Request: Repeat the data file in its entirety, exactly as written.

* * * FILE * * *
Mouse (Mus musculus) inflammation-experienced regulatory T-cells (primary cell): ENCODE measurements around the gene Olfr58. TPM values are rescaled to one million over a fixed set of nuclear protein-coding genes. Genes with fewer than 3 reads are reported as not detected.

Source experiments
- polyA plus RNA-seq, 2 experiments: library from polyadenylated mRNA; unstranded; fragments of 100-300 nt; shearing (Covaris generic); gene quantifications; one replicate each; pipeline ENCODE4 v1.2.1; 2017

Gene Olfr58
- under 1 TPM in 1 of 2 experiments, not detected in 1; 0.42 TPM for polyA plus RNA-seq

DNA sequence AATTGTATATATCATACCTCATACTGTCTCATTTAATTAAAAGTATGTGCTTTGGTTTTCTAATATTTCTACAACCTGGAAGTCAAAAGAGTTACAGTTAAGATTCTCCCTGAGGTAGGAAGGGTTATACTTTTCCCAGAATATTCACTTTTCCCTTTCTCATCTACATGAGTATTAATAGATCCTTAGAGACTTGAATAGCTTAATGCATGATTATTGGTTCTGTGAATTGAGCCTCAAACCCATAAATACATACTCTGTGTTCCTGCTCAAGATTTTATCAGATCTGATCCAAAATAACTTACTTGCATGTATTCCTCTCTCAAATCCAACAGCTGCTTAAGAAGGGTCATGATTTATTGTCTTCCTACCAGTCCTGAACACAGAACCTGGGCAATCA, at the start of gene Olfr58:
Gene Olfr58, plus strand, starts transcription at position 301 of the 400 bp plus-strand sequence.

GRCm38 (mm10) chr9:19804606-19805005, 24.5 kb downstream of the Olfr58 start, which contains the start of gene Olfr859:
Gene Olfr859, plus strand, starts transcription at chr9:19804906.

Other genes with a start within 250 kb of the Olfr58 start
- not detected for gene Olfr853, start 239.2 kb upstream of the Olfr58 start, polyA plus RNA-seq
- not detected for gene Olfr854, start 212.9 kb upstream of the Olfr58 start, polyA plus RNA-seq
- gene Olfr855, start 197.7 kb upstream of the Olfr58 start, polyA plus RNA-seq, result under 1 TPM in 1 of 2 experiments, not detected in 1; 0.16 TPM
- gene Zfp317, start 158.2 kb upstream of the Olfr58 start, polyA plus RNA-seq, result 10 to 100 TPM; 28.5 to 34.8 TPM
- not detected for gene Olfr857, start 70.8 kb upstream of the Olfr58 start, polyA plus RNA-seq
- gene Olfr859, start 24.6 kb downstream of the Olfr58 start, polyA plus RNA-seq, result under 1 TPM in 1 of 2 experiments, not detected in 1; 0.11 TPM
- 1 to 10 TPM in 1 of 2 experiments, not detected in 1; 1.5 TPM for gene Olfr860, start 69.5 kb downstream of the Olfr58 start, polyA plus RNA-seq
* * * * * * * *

Mouse (Mus musculus) inflammation-experienced regulatory T-cells (primary cell): ENCODE measurements around the gene Olfr58. TPM values are rescaled to one million over a fixed set of nuclear protein-coding genes. Genes with fewer than 3 reads are reported as not detected.

Source experiments
- polyA plus RNA-seq, 2 experiments: library from polyadenylated mRNA; unstranded; fragments of 100-300 nt; shearing (Covaris generic); gene quantifications; one replicate each; pipeline ENCODE4 v1.2.1; 2017

Gene Olfr58
- under 1 TPM in 1 of 2 experiments, not detected in 1; 0.42 TPM for polyA plus RNA-seq

DNA sequence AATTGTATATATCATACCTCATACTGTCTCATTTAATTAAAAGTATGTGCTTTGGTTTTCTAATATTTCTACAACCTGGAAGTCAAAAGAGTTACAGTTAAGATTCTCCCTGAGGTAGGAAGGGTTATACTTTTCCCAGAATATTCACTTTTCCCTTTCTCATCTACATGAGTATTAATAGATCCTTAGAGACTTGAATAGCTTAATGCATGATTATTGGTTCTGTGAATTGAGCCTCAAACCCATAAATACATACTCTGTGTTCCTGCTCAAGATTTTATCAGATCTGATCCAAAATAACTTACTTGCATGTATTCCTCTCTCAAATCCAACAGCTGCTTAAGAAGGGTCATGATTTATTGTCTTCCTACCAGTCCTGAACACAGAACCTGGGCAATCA, at the start of gene Olfr58:
Gene Olfr58, plus strand, starts transcription at position 301 of the 400 bp plus-strand sequence.

GRCm38 (mm10) chr9:19804606-19805005, 24.5 kb downstream of the Olfr58 start, which contains the start of gene Olfr859:
Gene Olfr859, plus strand, starts transcription at chr9:19804906.

Other genes with a start within 250 kb of the Olfr58 start
- not detected for gene Olfr853, start 239.2 kb upstream of the Olfr58 start, polyA plus RNA-seq
- not detected for gene Olfr854, start 212.9 kb upstream of the Olfr58 start, polyA plus RNA-seq
- gene Olfr855, start 197.7 kb upstream of the Olfr58 start, polyA plus RNA-seq, result under 1 TPM in 1 of 2 experiments, not detected in 1; 0.16 TPM
- gene Zfp317, start 158.2 kb upstream of the Olfr58 start, polyA plus RNA-seq, result 10 to 100 TPM; 28.5 to 34.8 TPM
- not detected for gene Olfr857, start 70.8 kb upstream of the Olfr58 start, polyA plus RNA-seq
- gene Olfr859, start 24.6 kb downstream of the Olfr58 start, polyA plus RNA-seq, result under 1 TPM in 1 of 2 experiments, not detected in 1; 0.11 TPM
- 1 to 10 TPM in 1 of 2 experiments, not detected in 1; 1.5 TPM for gene Olfr860, start 69.5 kb downstream of the Olfr58 start, polyA plus RNA-seq